It's nice to think each of us is entirely unique, a one-of-a-kind aggregate of life experiences colliding with genes that set us apart from everyone else. And while this is true to an extent, it's also true that certain telltale blueprints exist for us, all the way down to the way we move our faces if we are, say, depressed.
So researchers at the University of Southern California's Institute for Creative Technologies are developing a Kinect-driven avatar they call SimSensei to track and analyze in real time a person's facial movements, body posture, linguistic patterns, acoustics, and behaviors such as fidgeting which, taken together, signal psychological distress.
In work to be presented at the Automatic Face and Gesture Recognition conference in Shanghai later this month, Stefan Scherer and colleagues incorporated facial recognition tech and depth-sensing cameras into Microsoft's Kinect to develop the avatar psychologist. They then used the Kinect to record interviews of volunteers who had already been identified as healthy or suffering from depression or post-traumatic stress disorder to develop the code of movements and behaviors the avatar screens for.
"Broad screening is done by using only a checklist of yes/no questions or point scales, but all the non-verbal behavior is not taken into account," Scherer recently told New Scientist. "This is where we would like to put our technology to work."
It turns out the volunteers who were depressed smiled less than average, averted their gaze, and fidgeted more than those who were not depressed. In similar work by a team out of the University of Pittsburgh that is also presenting in Shanghai, 66 different parts of the face were tracked in 34 people diagnosed with depression as they answered questions about their condition. Those participants actually used fewer expressions associated with sadness, perhaps as a result of trying to refrain from engaging with others, and when they did smile they used facial muscles as "smile controls" to restrain these expressions.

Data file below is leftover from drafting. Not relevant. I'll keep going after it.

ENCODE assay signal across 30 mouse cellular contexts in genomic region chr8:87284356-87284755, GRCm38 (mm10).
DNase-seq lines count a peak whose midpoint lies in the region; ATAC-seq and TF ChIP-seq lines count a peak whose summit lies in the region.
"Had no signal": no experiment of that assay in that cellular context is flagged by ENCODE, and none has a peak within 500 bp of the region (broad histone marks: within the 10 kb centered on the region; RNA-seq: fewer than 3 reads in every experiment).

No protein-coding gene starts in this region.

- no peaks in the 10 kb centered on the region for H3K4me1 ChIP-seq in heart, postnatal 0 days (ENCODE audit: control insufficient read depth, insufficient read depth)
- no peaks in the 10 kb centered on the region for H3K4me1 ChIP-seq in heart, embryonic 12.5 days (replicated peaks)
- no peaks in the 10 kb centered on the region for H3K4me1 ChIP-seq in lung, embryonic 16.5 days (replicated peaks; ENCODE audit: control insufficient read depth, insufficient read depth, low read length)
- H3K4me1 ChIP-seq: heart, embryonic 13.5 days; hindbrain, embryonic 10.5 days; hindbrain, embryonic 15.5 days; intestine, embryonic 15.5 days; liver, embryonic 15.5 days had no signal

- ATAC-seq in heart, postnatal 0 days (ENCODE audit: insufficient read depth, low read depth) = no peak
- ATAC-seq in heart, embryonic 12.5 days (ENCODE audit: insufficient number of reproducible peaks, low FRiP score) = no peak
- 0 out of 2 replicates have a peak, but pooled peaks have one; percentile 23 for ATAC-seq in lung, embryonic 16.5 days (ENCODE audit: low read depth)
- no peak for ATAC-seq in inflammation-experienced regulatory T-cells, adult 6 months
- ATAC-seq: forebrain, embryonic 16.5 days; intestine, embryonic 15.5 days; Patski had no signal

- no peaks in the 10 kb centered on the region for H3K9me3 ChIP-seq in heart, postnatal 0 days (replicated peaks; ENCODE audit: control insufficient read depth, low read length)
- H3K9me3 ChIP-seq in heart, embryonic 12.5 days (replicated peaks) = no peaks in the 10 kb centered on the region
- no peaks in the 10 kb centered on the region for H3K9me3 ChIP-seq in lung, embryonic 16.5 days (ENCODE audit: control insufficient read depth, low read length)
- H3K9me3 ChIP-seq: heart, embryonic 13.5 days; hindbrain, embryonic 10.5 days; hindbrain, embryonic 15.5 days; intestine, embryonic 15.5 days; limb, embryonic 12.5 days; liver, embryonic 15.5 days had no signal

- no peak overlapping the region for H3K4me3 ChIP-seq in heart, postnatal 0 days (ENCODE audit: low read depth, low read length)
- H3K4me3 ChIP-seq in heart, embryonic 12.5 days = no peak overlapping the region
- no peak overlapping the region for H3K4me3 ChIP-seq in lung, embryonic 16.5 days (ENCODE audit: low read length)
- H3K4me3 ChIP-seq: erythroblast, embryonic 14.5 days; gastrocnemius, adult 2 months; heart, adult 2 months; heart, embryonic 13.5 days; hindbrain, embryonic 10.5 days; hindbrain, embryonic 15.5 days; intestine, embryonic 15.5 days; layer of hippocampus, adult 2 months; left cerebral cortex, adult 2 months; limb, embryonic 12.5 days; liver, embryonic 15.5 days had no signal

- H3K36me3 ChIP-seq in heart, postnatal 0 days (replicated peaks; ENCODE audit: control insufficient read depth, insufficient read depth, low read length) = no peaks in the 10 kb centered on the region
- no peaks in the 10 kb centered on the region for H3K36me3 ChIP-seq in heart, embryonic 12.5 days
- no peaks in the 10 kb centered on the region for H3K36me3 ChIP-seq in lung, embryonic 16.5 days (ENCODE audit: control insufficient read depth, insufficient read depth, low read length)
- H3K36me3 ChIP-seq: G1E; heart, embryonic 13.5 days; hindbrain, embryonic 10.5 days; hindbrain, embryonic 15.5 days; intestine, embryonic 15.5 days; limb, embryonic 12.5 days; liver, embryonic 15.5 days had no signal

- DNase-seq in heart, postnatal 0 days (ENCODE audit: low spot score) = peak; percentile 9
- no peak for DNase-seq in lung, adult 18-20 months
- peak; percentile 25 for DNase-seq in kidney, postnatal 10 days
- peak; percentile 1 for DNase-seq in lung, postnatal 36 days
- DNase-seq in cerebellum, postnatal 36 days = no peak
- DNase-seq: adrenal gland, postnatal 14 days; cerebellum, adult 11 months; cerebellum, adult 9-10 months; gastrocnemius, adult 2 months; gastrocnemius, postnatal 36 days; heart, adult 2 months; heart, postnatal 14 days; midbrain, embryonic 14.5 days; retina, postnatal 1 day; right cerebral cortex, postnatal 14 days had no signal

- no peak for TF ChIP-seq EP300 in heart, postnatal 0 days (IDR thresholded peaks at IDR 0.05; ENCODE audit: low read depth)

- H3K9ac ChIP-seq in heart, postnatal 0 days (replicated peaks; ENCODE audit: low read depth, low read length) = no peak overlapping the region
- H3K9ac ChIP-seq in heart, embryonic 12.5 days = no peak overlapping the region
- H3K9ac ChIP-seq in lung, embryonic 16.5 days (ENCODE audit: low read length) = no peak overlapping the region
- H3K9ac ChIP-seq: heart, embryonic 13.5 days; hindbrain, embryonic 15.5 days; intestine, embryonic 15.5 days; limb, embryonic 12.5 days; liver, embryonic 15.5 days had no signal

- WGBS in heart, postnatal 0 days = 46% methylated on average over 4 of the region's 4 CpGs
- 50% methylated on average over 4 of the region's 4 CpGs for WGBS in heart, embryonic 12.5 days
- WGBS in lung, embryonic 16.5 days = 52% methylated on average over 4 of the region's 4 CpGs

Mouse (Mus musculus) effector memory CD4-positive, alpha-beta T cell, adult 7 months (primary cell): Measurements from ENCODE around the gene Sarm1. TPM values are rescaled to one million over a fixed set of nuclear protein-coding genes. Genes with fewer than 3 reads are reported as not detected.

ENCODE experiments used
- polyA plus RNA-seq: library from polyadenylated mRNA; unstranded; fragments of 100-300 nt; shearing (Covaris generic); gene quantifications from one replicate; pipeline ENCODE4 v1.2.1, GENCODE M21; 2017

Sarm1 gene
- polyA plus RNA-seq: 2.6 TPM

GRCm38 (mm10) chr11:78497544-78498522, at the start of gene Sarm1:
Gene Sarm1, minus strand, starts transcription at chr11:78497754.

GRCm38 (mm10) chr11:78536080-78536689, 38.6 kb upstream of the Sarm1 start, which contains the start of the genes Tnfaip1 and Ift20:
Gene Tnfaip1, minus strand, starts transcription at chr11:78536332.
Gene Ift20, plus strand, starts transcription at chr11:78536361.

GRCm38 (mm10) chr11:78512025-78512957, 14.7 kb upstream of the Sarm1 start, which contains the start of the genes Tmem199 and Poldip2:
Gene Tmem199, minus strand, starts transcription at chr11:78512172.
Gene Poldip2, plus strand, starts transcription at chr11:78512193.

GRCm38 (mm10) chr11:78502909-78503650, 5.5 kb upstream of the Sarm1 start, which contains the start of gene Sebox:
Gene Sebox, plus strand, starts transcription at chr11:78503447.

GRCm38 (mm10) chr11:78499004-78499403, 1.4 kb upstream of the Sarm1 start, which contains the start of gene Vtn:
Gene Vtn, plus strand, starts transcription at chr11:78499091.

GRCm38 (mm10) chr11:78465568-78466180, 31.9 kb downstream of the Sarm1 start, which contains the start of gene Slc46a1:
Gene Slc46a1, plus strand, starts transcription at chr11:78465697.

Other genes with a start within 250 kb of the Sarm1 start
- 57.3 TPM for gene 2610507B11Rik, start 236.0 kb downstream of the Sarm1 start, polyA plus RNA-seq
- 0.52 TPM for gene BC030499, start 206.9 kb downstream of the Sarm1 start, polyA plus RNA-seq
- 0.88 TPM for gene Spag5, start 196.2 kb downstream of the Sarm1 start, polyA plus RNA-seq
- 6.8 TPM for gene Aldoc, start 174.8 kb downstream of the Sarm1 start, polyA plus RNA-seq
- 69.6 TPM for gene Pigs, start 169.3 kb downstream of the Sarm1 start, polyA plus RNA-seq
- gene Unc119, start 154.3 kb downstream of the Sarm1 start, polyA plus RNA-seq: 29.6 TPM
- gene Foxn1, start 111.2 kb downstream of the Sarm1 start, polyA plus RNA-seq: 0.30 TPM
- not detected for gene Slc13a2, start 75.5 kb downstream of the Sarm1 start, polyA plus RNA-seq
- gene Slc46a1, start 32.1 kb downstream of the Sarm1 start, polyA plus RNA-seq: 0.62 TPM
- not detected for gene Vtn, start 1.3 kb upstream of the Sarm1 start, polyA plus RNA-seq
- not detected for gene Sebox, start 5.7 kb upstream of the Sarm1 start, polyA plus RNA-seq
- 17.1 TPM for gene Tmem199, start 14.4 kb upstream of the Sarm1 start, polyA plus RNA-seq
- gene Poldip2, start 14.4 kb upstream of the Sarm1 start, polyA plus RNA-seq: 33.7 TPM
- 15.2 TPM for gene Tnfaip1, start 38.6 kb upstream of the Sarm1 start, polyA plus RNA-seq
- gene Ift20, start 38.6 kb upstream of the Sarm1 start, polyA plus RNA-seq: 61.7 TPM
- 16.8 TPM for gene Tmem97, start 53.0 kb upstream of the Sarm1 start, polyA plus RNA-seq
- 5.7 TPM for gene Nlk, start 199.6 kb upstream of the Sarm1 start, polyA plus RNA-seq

It could take years for clinicians to develop a sense of these micro signs of depression, while systems such as SimSensei merely need to be programmed. Of course, it could also take years for this programming to be nuanced enough to be reliable, but these advances will soon be put to the test. Researchers are gathering in Barcelona, Spain, in October to participate in a contest to determine the most accurate system for diagnosing depression. Contestants will review a video database of interviews, some of them with clinically depressed people. The group that proves best at finding the clinically depressed interviewees wins.